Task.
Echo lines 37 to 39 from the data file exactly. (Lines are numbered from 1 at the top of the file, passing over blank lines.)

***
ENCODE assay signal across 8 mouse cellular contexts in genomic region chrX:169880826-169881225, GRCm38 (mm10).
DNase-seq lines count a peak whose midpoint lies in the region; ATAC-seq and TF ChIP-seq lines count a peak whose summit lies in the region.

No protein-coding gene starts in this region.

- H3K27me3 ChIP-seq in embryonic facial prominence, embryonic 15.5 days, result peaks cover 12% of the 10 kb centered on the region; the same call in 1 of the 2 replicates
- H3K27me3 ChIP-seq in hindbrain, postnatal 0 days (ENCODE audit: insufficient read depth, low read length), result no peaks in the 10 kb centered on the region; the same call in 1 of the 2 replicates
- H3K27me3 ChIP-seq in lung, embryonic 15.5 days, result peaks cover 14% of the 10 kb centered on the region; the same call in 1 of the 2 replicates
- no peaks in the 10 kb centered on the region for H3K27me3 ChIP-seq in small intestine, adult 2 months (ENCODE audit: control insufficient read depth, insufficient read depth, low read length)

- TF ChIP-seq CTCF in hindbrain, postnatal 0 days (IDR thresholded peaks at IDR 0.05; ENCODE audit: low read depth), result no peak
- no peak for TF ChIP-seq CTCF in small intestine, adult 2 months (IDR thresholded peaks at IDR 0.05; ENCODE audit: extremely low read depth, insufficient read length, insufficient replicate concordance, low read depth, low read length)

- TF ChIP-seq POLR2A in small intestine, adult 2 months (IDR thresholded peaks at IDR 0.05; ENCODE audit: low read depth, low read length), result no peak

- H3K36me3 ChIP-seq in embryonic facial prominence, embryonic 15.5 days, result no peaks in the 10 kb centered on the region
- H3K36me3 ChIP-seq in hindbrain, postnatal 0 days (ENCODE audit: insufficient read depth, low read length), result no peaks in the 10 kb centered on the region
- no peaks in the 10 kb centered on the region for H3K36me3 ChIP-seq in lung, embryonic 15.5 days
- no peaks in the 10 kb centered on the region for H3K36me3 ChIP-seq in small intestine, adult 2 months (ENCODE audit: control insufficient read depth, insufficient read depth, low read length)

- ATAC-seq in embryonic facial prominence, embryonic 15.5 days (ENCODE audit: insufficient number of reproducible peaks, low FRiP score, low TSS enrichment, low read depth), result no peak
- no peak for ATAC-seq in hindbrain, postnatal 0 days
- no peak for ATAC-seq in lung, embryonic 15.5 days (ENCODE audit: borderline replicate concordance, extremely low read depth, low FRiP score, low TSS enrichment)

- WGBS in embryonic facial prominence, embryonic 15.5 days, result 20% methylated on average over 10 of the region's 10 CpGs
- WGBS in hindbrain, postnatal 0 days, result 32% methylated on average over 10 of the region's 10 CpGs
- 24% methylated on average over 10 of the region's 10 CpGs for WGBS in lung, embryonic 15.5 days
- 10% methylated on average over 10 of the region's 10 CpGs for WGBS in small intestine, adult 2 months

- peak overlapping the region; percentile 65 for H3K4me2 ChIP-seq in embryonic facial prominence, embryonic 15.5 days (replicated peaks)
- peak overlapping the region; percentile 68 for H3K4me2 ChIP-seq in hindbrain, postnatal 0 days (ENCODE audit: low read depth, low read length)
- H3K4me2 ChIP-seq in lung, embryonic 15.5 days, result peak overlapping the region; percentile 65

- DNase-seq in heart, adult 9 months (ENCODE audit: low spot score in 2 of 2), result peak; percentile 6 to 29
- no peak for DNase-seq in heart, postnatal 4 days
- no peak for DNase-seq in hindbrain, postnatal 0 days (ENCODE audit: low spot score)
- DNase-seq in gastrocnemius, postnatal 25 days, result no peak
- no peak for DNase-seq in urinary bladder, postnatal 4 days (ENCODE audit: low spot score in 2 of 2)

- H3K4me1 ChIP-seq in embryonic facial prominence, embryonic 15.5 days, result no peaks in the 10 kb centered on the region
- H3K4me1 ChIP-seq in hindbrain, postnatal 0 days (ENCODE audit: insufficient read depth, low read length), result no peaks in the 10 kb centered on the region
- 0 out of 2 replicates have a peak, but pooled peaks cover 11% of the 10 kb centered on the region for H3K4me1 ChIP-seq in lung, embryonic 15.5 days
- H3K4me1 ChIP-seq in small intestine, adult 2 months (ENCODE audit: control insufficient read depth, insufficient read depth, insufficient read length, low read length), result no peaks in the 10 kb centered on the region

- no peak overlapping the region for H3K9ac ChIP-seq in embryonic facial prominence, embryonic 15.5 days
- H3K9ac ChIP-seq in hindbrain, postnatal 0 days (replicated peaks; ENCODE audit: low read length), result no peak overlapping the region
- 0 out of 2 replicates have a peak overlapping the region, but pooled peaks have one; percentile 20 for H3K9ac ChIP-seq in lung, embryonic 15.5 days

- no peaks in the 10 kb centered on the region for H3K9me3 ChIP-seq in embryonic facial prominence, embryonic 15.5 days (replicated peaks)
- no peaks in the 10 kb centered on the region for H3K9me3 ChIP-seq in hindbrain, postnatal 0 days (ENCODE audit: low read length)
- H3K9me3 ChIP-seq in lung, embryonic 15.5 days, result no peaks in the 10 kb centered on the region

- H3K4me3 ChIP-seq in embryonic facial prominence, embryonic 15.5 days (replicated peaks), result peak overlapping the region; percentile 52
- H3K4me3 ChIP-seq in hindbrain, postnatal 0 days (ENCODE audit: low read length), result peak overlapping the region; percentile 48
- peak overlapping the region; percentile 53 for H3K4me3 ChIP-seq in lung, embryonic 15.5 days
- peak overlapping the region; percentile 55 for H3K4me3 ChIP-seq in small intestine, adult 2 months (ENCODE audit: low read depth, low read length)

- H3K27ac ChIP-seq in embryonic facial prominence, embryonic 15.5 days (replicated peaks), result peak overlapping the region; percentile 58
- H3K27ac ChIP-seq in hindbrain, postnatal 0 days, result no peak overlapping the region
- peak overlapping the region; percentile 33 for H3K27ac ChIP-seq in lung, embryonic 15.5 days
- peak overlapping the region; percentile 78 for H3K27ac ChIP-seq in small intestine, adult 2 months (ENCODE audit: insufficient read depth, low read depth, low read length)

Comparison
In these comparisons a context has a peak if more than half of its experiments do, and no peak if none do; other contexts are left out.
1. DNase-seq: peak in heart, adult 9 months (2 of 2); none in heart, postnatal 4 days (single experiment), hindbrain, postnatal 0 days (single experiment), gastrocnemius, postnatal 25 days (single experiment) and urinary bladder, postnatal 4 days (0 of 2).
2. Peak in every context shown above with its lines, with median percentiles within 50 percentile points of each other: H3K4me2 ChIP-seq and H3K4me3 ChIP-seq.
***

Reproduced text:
- no peaks in the 10 kb centered on the region for H3K9me3 ChIP-seq in embryonic facial prominence, embryonic 15.5 days (replicated peaks)
- no peaks in the 10 kb centered on the region for H3K9me3 ChIP-seq in hindbrain, postnatal 0 days (ENCODE audit: low read length)
- H3K9me3 ChIP-seq in lung, embryonic 15.5 days, result no peaks in the 10 kb centered on the region